The fight against motorcycle theft could receive an unexpected boost as a result of Britain exiting the EU – or ‘Brexit’ – according to the UK’s leading expert on bike crime.
Former police vehicle crime specialist Dr Ken German, who is now one of Europe’s leading consultants on motorcycle theft, said that the tightening of border controls and customs checks with the EU, which are expected post-Brexit, could have a surprising benefit of reducing UK bike theft.
This is because, he says, many UK thefts are currently by European gangs who then ship the bikes abroad. But he added a word of warning that there may be a downside to Brexit, too, as cooperation between European police forces and the UK, via Europol, is likely to be affected as well.
“We’ve now got about 26,000 bike thefts a year in the UK,” said Dr German. “But these thefts are led by organized gangs from abroad, from Lithuania, Romania and Poland. These gangs lead vehicle crime across Europe.
“So a good thing or bad thing, whichever way you look at it, is what’s going to happen because of Brexit. We’ll see how much easier or harder it is to get across the water. At the moment we’re seeing lots of stolen vehicles leaving the country and not many entering.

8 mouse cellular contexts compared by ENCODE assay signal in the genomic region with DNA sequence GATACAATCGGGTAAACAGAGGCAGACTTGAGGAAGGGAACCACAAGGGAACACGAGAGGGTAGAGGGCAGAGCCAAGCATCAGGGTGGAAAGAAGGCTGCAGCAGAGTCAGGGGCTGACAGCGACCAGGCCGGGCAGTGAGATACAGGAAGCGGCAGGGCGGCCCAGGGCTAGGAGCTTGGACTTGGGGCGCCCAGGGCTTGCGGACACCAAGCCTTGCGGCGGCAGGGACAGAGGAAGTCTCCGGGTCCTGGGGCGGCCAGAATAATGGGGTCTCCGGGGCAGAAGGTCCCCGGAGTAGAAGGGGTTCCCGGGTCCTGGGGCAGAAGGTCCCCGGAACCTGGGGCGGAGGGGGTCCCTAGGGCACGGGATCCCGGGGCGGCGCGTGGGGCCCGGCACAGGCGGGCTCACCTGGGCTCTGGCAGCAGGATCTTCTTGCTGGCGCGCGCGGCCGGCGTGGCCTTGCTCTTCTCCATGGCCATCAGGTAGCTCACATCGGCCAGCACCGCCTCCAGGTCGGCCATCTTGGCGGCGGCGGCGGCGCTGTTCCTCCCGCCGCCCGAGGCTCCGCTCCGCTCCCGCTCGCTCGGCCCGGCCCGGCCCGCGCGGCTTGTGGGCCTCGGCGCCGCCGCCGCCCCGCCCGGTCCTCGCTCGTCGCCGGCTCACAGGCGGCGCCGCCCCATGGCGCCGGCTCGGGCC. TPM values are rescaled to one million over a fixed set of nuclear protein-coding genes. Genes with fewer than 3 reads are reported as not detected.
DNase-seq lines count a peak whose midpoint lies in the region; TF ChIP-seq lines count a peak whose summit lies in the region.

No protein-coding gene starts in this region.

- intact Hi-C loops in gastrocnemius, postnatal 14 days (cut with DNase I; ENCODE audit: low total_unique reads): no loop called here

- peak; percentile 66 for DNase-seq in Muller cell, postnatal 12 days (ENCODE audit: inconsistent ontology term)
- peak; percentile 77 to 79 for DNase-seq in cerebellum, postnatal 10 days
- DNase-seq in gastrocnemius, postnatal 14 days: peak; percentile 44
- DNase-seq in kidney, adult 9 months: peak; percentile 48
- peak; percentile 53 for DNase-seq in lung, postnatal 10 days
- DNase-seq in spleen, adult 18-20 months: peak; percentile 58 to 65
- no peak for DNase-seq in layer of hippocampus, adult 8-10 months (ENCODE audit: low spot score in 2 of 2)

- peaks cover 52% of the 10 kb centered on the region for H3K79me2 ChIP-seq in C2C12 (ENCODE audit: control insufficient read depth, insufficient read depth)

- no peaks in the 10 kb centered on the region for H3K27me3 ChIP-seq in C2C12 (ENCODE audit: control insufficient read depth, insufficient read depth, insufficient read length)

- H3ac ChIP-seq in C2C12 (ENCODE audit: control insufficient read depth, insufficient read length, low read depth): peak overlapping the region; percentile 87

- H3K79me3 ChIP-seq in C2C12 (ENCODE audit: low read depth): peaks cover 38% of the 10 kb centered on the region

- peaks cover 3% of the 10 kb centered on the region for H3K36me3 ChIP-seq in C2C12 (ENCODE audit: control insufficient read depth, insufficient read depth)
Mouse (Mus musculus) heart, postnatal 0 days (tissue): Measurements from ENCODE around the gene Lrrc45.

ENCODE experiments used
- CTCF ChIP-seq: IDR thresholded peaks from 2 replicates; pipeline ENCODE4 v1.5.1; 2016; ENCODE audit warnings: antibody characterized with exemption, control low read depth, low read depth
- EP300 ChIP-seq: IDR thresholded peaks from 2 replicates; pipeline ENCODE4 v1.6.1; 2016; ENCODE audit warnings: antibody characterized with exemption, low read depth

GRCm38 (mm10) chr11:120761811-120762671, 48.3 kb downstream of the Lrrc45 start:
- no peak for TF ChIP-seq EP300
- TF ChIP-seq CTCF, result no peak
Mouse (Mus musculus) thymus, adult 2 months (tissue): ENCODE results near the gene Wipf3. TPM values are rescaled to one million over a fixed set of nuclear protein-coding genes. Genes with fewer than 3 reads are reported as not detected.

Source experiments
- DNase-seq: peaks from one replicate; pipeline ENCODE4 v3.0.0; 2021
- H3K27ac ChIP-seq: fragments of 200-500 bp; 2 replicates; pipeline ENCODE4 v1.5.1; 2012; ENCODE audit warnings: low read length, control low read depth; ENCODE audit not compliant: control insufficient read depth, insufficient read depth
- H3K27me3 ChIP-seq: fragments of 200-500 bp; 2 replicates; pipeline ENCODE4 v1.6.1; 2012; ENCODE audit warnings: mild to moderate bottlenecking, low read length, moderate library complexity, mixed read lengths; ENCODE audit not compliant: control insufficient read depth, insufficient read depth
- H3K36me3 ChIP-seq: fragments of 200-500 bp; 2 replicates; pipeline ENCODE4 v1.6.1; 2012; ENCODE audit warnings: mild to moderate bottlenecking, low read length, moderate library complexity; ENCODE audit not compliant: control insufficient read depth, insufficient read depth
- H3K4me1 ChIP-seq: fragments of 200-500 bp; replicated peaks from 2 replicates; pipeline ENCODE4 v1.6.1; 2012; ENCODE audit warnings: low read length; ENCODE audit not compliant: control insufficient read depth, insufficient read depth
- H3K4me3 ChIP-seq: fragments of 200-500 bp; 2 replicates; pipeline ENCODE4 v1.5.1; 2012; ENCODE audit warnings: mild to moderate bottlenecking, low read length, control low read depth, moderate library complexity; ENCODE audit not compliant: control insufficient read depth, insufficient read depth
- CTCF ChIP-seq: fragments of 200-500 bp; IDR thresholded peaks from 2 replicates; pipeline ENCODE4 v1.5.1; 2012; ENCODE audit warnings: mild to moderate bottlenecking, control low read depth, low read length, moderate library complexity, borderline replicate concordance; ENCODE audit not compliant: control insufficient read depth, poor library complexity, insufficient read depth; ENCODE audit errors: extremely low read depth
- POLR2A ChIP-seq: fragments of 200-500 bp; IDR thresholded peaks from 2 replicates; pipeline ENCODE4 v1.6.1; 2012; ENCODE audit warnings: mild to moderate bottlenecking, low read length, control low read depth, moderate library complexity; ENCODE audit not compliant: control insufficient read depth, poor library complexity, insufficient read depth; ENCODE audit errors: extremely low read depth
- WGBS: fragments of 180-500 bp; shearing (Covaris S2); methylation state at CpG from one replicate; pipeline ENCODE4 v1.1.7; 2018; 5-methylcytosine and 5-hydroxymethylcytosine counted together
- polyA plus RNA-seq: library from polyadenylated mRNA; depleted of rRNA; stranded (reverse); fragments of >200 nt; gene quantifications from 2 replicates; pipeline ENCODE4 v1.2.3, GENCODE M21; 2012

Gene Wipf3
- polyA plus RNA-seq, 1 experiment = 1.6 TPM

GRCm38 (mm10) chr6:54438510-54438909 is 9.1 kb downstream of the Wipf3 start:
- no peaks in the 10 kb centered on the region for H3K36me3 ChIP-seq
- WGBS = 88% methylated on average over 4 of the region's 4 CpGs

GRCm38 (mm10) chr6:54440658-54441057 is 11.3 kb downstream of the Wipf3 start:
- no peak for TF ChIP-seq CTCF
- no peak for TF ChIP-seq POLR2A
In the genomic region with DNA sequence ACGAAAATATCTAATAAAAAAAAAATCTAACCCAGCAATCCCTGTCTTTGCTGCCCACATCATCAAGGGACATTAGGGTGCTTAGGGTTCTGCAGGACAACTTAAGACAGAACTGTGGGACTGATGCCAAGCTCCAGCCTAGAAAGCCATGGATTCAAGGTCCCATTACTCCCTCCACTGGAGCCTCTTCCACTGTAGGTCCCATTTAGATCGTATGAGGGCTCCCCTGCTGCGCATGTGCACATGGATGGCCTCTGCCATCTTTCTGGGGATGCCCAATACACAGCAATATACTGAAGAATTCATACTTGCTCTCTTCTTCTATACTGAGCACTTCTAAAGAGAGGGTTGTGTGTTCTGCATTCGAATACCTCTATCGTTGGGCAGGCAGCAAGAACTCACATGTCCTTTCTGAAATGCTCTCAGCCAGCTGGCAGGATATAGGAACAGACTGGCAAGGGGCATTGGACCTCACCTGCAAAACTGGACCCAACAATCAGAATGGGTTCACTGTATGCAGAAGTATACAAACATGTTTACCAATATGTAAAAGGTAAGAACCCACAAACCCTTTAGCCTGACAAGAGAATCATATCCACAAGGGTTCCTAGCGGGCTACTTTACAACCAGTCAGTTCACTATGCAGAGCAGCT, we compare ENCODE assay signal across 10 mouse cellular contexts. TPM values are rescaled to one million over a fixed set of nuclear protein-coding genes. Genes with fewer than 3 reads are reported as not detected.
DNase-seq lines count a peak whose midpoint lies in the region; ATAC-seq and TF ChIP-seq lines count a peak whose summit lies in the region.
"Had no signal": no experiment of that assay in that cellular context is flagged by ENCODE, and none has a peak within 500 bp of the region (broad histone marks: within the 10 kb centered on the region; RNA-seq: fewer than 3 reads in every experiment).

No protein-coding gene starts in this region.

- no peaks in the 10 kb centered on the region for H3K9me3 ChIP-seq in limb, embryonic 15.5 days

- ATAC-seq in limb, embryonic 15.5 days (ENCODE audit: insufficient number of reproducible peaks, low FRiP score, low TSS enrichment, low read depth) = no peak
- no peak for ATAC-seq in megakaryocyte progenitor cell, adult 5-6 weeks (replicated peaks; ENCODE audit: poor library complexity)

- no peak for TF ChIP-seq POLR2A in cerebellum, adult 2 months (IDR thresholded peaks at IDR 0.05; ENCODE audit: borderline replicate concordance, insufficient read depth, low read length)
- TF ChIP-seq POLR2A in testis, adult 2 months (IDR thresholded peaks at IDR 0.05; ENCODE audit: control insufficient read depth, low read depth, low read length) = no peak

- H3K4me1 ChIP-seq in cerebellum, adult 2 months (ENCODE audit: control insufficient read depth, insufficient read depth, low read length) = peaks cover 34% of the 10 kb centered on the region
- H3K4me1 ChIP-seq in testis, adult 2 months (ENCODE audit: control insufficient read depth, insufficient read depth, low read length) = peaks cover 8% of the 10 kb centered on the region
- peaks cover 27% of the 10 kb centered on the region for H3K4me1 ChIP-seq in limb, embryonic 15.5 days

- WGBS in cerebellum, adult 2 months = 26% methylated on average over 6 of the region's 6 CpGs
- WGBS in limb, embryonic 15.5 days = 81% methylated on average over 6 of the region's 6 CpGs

“Italy and France are heavily affected by vehicle theft at the moment. There are (bike theft) gangs operating from there and there’s all sorts of garages and chop shops. Yes, we’ve got them over here, too, places where motorbikes are stripped, but over in Europe it’s huge.
“So Brexit might absolutely be beneficial to the fight on vehicle theft. It could easily be. But you also have to balance that with the problems we’re going to have with Europol. We couldn’t really do without them. Interpol will always be there for us, but Europol, and this is the unfortunate thing, we have a marvelous rapport with most of the police forces in Europe where we can get results very quickly, now we’re going to have politics getting in-between…”
As it stands, the exact form of increased border checks that will be introduced between the UK and EU post-Brexit and the timeframe for their introduction have yet to be precisely confirmed. Earlier this month (July) it was reported that full border checks will be introduced by the EU on goods from Britain when the ‘transition period’ ends on January 1 2021.
The EU’s chief negotiator, Michel Barnier, also said back in 2017 that the UK “will no longer be a member of the European Defence Agency, or ‘Europol’, after Brexit takes effect. However, the UK Government is continuing to negotiate to maintain cooperation.
Europol is an organization that sets up and coordinates cross-border operations against the most dangerous criminal groups in the EU. Interpol, meanwhile, is an entirely separate global organization which helps law enforcement authorities across the world with the exchange of information.